Before Cheese Lord rehearsals the aptly named "Lord Taskmaster" frequently brings his fellow Lords to task to finish their legs of mutton, drain their tankards of mead, and join him in the arte of Musyk and songe for the evening. As always Chris is grateful for the continued loyal support of his family and friends.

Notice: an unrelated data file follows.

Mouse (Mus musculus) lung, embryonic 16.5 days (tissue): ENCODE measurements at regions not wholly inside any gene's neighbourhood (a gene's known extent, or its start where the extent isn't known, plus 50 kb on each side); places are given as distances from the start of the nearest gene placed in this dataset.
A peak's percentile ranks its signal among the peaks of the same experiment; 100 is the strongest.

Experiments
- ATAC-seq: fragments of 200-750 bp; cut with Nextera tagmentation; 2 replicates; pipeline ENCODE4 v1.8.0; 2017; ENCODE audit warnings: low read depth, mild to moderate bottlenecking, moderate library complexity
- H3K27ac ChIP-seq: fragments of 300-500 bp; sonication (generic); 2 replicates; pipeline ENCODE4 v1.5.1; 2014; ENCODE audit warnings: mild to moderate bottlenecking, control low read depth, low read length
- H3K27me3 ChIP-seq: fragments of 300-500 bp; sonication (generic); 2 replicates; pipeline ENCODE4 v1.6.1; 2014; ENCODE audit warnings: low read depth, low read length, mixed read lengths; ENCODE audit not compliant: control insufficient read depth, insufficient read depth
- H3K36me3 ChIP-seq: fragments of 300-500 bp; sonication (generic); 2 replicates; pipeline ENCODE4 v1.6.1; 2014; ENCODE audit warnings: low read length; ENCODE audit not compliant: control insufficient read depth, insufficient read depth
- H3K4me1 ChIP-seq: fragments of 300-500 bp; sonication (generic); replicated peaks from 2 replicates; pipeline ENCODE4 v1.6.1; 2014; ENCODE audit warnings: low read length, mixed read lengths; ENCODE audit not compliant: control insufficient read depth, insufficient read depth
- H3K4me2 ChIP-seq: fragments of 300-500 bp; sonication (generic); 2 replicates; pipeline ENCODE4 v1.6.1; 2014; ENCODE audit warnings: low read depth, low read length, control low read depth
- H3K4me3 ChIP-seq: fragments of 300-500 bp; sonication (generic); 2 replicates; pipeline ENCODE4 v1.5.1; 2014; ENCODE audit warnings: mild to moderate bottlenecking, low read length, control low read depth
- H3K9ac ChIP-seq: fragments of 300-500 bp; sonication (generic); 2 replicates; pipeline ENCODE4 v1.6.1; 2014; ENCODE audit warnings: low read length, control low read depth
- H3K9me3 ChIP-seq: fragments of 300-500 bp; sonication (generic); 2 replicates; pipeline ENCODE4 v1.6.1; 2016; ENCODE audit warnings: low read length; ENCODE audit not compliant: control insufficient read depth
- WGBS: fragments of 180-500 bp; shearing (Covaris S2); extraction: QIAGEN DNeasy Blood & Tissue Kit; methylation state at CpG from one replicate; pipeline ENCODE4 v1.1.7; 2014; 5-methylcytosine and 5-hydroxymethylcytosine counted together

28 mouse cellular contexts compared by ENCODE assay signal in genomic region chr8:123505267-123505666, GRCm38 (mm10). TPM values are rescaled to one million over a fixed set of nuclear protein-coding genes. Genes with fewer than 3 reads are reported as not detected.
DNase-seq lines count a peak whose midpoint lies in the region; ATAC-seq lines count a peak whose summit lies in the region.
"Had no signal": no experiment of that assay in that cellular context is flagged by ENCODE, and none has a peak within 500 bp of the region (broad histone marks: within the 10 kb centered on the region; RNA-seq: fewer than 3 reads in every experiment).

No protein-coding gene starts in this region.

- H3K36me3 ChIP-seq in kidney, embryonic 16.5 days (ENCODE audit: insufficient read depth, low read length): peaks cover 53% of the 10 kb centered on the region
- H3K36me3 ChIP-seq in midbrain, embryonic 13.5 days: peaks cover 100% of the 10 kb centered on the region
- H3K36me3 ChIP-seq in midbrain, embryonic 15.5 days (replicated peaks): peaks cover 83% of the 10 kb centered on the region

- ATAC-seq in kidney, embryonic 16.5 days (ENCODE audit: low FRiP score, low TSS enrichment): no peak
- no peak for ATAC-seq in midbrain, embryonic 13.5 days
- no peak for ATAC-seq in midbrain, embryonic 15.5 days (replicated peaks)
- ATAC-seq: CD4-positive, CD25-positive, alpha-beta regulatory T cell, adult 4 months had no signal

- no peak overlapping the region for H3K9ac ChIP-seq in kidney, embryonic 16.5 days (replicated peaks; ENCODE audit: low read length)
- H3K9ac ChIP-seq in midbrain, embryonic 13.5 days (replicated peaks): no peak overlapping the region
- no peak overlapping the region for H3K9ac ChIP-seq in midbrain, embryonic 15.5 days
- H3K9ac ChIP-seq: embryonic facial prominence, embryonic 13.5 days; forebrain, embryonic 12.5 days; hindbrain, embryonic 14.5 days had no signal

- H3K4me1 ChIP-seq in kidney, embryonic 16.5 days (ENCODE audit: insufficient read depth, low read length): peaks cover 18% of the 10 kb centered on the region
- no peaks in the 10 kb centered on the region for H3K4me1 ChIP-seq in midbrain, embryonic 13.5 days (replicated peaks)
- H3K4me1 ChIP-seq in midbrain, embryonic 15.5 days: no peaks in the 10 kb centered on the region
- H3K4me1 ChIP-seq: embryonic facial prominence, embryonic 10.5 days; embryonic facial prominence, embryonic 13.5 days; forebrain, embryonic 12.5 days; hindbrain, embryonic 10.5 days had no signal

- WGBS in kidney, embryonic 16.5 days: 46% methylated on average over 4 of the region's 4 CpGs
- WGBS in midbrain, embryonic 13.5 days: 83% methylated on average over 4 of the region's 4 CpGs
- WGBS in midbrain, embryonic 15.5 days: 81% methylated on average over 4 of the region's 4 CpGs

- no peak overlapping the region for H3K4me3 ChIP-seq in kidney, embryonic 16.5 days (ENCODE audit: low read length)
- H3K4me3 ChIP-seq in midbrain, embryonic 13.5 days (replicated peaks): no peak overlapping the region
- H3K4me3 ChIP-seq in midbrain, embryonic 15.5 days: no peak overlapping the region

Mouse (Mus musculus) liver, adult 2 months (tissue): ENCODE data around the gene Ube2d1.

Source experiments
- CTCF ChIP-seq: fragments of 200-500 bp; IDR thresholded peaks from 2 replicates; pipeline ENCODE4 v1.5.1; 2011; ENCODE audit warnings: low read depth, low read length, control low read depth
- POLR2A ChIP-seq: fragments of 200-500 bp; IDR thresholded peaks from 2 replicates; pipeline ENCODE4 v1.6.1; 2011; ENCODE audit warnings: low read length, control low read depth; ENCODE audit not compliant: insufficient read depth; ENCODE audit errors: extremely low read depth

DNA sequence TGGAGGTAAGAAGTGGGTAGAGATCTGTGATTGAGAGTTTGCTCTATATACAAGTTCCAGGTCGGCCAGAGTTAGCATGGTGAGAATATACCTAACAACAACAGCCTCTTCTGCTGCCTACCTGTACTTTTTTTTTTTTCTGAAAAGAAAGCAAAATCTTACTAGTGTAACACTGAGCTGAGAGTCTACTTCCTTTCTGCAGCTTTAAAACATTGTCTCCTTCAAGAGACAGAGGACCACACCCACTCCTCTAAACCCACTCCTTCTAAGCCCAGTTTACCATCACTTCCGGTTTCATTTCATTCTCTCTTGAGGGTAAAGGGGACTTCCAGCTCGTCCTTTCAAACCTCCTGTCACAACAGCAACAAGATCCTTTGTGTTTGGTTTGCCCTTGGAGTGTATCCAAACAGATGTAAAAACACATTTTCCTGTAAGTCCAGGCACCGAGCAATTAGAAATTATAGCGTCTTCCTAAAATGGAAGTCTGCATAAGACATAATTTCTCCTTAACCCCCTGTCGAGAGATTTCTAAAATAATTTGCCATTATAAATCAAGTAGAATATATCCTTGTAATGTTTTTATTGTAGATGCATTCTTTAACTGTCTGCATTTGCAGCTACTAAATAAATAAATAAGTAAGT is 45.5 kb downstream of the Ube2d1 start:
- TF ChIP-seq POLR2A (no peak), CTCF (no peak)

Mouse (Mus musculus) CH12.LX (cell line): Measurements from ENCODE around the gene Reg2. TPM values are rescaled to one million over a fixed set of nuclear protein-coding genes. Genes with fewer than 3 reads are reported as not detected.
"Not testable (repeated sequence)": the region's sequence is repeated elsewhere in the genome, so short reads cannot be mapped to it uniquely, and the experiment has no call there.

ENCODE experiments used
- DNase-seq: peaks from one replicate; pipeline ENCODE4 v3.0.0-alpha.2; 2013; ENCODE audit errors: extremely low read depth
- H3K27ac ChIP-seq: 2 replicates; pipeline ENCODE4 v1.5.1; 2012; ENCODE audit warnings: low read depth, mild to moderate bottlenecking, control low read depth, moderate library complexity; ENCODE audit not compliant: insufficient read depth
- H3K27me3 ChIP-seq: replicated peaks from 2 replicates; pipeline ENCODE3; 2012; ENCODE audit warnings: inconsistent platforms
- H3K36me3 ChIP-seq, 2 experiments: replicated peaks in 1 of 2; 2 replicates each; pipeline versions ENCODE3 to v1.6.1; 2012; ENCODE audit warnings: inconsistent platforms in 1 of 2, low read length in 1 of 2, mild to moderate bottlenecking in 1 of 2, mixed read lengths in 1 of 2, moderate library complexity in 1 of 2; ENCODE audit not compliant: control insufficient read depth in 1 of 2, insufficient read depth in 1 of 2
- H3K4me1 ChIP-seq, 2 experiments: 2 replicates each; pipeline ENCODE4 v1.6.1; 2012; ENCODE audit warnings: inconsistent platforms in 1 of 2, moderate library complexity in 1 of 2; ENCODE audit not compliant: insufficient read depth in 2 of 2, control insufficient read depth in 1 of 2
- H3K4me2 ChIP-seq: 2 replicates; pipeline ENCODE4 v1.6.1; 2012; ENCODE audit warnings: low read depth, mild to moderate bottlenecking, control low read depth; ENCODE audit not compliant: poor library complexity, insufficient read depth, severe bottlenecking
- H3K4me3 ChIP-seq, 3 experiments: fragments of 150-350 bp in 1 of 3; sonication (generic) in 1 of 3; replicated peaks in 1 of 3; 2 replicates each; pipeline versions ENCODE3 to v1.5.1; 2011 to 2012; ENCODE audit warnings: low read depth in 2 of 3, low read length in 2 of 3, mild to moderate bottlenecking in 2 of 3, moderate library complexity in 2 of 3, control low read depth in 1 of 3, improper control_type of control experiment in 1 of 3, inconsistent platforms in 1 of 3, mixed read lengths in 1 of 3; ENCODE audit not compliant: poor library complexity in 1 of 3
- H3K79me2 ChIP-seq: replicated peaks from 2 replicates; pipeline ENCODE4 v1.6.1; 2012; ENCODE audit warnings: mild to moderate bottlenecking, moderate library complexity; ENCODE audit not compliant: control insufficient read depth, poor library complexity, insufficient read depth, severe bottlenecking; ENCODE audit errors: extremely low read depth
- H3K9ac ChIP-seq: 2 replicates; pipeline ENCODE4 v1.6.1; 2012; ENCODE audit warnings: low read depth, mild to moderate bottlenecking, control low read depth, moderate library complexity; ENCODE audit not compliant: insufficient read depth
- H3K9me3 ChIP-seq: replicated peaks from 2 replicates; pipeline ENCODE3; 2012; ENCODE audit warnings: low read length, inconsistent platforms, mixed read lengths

Clifton "Skip" West III is the founder and president of the Suspicious Cheese Lords, a position he retains through his skills as a cook par excellence. Skip began his stage career in kindergarten by singing "The Perfect Nanny" from the movie Mary Poppins. He was encouraged to study music by his next-door neighbor, who happened to be Howard Mitchell, conductor of the National Symphony Orchestra. Skip was a boy chorister in the premiere of Leonard Bernstein's Mass, a musical travesty he'd rather forget. He sung with the Shrine of the Immaculate Conception Treble Choir, the J. Weldon Norris Chorale (Howard University), the Washington Capella Antiqua, the Cathedral Choral Society, and Coral Cantigas before deciding to found his own group. This D.C. native is equally at home with Gregorian chant and spirituals, but his true love is for music of the Renaissance. He sings countertenor, and currently studies with Barbara Hollingshead.